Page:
And if in 2007 the wind had blown a bit faster and a bit more towards the south I could be a senator today. I suppose Andrew Bartlett feels the same way. Isn’t life interesting?

    http://ldpblog.wordpress.com/2007/11/06/senator-terje-peterson/

  11. jquiggin
    September 11th, 2008 at 19:33 | #11

    Equally, AL, having spent time in both California and Switzerland, I can’t say I noticed the kind of transformation suggested by your heated rhetoric. Indeed, Switzerland’s long disenfranchisement of women and continuing restrictive treatment of migrants make it one of Europe’s more imperfect democracies in my view.

    As far as I can see, initiative and referendum are modest tweaks to representative democracy, arguably beneficial, but certainly not of fundamental importance.

    When I offered an open thread for you to make the positive case for these measures, you declined the opportunity as I recall.

  12. Bingo Bango Boingo
    September 12th, 2008 at 00:49 | #12

    Oh to be in Athens again! I was quite partial to all that: election by lot, pervasive citizen-initiative and archons all over the shop. There’s daylight between that and the parliament-slavery we have now of course.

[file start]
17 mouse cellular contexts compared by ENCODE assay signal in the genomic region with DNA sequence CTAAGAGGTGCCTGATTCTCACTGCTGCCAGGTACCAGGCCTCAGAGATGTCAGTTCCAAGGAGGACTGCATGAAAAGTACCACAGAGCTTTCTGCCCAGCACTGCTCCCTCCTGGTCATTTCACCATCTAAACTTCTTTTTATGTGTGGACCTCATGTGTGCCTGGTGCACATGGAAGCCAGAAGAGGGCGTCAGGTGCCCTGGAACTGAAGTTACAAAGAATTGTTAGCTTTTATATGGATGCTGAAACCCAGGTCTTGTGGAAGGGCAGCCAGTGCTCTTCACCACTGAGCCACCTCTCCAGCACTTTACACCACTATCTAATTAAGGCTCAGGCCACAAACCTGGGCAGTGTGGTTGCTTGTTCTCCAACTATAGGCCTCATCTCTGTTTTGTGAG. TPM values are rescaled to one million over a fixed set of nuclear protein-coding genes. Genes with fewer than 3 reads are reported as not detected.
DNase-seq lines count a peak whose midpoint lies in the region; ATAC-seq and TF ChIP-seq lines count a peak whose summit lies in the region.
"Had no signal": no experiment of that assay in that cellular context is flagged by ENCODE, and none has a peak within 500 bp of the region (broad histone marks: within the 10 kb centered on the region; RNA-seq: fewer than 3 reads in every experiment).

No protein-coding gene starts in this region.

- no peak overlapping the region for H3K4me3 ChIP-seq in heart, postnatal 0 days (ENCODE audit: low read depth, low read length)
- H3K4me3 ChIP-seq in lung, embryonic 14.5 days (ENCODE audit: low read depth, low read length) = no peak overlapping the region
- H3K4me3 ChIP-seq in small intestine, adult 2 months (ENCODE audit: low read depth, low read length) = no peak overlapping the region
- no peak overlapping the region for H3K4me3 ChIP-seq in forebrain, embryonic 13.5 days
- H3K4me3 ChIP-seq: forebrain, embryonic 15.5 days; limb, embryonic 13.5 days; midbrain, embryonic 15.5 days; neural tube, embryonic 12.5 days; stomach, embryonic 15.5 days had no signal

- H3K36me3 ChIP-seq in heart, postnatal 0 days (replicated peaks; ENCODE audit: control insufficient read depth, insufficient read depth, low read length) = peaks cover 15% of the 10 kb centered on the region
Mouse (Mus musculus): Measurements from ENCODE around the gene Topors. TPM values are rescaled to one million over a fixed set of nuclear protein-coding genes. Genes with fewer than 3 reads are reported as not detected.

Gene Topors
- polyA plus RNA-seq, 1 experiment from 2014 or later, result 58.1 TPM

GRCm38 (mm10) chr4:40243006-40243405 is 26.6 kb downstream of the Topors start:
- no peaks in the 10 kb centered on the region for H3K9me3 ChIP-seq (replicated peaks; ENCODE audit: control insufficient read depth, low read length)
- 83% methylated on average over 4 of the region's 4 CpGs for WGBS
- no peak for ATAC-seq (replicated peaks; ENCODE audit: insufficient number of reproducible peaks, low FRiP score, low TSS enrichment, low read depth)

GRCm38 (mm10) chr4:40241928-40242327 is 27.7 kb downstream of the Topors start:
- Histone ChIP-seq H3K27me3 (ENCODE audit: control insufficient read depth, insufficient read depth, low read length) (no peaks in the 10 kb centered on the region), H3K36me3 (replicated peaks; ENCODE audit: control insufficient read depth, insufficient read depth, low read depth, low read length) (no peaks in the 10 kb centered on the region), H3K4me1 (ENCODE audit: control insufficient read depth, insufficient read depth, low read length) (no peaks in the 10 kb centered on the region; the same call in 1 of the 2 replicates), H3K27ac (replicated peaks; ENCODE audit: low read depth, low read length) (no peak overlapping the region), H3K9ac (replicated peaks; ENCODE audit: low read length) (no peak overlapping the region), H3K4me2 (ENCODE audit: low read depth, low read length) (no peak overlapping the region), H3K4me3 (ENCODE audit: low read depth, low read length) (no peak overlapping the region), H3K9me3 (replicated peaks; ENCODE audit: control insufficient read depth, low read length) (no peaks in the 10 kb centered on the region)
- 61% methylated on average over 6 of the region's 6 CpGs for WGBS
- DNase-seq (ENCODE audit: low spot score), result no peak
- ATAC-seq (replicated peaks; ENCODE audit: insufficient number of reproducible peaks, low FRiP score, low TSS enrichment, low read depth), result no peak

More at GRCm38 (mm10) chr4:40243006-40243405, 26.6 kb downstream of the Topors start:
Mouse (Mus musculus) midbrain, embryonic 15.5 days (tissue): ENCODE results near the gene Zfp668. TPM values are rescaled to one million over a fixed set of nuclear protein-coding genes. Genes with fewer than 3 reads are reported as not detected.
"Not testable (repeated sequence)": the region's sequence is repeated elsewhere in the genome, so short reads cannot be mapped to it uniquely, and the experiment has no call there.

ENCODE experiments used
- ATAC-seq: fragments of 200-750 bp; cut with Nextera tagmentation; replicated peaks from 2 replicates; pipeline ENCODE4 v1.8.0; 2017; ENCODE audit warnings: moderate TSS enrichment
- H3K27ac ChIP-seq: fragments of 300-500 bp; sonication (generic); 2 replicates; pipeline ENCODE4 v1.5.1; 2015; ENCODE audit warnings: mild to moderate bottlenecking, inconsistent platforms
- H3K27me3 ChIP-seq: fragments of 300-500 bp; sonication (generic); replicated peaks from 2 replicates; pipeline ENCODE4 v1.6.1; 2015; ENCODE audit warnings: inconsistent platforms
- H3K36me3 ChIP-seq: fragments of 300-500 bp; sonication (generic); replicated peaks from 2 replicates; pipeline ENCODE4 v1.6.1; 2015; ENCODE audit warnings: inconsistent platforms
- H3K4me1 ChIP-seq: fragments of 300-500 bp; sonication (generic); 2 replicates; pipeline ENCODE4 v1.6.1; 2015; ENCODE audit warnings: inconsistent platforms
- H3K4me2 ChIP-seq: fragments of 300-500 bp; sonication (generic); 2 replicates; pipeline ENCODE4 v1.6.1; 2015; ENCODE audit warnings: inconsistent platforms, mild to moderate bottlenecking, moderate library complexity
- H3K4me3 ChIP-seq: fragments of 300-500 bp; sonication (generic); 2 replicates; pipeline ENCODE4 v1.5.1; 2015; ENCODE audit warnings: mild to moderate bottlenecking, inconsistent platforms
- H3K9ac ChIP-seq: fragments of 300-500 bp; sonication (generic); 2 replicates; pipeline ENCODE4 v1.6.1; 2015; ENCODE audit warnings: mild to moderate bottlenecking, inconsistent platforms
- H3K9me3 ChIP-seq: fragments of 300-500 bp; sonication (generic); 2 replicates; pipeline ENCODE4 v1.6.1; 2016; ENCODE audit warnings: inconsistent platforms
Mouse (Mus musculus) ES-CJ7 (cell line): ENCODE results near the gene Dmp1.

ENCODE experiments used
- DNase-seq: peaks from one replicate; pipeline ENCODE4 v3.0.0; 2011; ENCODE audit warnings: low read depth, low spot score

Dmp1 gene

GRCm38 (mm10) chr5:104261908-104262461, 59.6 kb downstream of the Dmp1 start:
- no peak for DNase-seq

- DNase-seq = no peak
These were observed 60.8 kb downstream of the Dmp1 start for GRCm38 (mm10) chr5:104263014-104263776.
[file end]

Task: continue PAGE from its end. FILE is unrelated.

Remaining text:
BBB

  13. Not JRH
    September 12th, 2008 at 02:29 | #13

    Maybe the socialists and the agrarian socialists really are made for each other!

  14. Not JRH
    September 12th, 2008 at 02:40 | #14

    I also have a semi-serious, semi-joke electoral system that I would like to see trialled – randomocracy.

    Here’s how it works:
    * The name of every person over the age of 18 gets put in a barrel for their electorate.
    * A name is drawn every month.
    * That person becomes the representative for the area for that month.
    * Their name is removed from the barrel for 12 months.
    * They go off to Canberra as the member of parliament for that electorate.

    This system has several advantages. I don’t think anyone who seeks high office should be given it, for starters. This eliminates that.

    It eliminates political parties (although a member may be aligned one way or the other, but because he/she serves for only a month and it is unlikely that they will be elected for another 6,000-odd years, there’s no pull from the party machine).

    It is a true representative democracy system. There’ no pledge, there’s only votes on the merits of the proposal.

    The parliament would be weak and there would be no Prime Minister, or really cabinet. Now this might mean government either grinds to a halt, or it is run so much better because the public service can always run the place better than the politicians anyway!